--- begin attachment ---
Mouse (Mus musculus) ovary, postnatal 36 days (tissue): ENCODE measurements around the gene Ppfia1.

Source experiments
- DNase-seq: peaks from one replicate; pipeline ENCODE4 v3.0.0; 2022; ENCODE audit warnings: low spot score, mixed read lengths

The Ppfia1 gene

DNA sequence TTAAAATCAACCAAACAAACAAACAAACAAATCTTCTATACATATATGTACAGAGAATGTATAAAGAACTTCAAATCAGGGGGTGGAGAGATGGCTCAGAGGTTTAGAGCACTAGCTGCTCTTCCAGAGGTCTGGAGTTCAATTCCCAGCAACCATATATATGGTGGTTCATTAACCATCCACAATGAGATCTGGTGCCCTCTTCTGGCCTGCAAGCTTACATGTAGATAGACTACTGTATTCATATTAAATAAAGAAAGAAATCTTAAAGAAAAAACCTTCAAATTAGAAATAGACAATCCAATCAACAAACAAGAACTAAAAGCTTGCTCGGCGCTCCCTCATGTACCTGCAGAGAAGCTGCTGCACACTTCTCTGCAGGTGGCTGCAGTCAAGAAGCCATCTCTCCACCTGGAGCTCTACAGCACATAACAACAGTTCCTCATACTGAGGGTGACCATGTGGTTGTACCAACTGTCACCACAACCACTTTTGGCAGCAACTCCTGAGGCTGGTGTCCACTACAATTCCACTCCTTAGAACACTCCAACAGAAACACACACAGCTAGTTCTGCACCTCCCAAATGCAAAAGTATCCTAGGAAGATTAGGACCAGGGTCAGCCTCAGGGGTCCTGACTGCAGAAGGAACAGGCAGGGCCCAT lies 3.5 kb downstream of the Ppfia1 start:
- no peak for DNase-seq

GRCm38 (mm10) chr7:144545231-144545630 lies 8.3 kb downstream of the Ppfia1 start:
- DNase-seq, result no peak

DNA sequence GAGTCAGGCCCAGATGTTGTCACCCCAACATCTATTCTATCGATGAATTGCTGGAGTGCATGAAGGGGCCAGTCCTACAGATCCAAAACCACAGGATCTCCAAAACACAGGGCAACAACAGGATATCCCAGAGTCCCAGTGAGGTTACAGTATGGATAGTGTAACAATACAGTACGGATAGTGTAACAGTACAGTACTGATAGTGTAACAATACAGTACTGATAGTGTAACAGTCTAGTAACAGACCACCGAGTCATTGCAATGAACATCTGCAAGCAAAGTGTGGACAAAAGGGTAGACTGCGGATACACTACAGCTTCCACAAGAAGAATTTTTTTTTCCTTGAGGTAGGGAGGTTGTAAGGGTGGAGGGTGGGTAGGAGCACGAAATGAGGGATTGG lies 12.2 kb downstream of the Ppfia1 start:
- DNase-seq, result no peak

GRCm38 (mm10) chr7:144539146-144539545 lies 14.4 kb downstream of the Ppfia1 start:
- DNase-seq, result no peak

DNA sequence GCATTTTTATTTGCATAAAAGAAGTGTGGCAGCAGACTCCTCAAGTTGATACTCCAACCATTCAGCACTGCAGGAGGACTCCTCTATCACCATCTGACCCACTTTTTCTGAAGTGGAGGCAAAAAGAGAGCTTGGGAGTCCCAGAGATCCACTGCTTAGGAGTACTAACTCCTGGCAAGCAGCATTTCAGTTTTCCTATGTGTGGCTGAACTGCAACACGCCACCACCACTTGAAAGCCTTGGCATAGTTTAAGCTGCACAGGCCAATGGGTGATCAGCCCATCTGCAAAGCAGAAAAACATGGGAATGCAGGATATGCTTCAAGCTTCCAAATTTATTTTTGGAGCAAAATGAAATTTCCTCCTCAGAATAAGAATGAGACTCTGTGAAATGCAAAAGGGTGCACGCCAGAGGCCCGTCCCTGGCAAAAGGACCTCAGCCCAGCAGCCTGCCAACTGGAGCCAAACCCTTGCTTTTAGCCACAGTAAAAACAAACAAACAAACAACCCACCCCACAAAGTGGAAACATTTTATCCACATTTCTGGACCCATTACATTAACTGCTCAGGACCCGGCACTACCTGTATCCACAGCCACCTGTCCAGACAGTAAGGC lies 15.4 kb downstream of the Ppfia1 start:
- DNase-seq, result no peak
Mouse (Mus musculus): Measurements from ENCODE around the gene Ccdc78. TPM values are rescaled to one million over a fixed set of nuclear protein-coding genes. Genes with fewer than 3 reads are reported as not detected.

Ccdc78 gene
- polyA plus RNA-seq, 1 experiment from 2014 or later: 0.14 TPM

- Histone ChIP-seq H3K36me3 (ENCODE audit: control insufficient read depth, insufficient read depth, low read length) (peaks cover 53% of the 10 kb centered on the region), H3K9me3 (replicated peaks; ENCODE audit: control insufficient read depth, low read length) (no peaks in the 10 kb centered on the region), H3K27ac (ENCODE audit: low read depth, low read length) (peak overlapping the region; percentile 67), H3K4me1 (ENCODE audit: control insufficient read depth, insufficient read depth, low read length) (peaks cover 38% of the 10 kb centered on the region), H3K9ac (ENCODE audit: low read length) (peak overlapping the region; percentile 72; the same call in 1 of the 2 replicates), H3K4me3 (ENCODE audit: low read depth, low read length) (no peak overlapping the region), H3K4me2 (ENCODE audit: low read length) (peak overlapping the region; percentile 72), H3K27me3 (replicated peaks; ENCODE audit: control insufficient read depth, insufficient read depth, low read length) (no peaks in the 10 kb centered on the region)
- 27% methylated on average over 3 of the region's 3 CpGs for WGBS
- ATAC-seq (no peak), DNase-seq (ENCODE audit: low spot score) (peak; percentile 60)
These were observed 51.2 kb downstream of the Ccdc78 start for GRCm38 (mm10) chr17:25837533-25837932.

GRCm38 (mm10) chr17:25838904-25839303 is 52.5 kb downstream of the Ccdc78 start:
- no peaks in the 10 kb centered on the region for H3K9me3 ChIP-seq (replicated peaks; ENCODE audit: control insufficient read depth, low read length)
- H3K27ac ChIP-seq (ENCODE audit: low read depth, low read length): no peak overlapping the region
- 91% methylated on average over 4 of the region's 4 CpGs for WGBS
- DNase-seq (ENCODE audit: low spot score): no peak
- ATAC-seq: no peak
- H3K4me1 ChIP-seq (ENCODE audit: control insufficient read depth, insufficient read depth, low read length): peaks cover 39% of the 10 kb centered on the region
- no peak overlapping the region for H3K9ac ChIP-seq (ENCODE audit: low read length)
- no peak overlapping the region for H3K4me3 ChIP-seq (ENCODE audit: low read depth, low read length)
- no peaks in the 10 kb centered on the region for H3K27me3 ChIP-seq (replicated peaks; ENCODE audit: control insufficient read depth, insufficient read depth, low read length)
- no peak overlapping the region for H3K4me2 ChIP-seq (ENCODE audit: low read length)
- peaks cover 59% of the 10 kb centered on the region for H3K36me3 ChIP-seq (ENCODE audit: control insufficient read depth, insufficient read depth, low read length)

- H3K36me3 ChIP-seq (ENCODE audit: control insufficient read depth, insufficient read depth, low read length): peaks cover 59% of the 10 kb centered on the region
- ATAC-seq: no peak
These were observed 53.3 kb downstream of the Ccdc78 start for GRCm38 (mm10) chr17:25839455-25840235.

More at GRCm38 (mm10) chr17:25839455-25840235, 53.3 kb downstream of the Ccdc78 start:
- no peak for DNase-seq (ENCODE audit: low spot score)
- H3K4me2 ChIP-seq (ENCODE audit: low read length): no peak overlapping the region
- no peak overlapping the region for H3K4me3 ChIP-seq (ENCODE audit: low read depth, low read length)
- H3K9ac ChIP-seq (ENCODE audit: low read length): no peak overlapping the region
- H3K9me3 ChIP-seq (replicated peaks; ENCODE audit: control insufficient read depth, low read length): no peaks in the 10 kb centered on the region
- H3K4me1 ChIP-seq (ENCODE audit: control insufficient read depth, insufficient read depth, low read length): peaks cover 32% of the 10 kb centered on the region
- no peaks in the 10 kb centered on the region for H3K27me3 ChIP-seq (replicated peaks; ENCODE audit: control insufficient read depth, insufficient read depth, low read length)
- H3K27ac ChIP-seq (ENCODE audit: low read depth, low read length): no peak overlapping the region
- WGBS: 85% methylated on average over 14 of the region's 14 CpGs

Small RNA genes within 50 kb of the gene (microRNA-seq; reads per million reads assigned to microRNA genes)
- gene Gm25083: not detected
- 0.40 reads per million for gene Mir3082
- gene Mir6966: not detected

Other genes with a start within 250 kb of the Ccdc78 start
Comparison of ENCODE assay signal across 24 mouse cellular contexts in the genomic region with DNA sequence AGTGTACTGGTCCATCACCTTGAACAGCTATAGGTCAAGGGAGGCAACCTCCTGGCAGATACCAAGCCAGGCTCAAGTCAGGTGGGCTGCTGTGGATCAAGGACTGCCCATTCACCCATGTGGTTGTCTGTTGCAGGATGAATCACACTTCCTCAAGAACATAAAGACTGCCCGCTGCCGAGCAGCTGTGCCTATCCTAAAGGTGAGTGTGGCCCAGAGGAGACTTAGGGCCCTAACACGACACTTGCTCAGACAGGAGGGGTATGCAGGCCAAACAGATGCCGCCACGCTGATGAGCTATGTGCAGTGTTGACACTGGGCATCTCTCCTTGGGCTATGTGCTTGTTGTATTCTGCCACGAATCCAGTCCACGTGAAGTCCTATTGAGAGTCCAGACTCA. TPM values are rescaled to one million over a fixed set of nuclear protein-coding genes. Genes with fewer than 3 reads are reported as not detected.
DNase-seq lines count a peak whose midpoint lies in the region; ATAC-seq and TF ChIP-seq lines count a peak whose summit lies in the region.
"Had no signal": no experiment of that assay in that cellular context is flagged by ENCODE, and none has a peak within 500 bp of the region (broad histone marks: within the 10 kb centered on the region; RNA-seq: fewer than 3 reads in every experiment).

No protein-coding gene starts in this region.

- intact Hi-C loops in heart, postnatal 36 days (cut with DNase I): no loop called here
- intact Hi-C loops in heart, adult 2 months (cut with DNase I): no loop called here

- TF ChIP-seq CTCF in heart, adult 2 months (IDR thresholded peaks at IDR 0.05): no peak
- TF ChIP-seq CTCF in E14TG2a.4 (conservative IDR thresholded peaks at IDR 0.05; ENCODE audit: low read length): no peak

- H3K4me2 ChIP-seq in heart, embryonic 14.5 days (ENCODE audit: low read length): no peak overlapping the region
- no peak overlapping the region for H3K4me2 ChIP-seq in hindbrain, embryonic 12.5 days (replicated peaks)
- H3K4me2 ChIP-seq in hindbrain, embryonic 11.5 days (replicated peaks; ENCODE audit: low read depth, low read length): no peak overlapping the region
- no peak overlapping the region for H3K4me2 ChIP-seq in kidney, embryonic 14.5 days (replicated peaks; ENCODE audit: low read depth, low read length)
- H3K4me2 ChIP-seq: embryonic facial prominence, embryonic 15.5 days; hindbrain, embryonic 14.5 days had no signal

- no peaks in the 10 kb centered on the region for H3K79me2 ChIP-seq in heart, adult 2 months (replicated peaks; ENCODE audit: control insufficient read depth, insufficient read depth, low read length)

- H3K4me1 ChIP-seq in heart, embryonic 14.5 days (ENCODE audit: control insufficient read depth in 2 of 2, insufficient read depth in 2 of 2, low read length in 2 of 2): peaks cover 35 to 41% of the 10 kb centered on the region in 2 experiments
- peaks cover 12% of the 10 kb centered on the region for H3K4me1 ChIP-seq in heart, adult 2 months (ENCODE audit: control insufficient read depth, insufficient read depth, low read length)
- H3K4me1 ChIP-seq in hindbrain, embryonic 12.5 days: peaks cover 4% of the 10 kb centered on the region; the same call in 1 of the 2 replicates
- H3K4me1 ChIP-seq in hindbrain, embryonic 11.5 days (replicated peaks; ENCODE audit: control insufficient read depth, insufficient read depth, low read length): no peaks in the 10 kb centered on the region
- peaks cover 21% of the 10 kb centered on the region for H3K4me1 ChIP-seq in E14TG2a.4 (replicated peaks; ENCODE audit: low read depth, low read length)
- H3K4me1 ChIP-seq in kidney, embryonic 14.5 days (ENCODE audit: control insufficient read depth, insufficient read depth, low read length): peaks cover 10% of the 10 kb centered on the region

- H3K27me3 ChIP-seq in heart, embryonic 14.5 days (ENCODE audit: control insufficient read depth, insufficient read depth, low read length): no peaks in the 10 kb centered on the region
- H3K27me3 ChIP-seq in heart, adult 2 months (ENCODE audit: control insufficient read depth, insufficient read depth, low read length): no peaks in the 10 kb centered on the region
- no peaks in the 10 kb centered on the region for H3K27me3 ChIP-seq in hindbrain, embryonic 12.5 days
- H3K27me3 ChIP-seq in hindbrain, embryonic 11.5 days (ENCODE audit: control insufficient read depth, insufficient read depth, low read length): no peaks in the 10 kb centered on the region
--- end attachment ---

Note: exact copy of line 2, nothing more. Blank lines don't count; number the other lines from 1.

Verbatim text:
Source experiments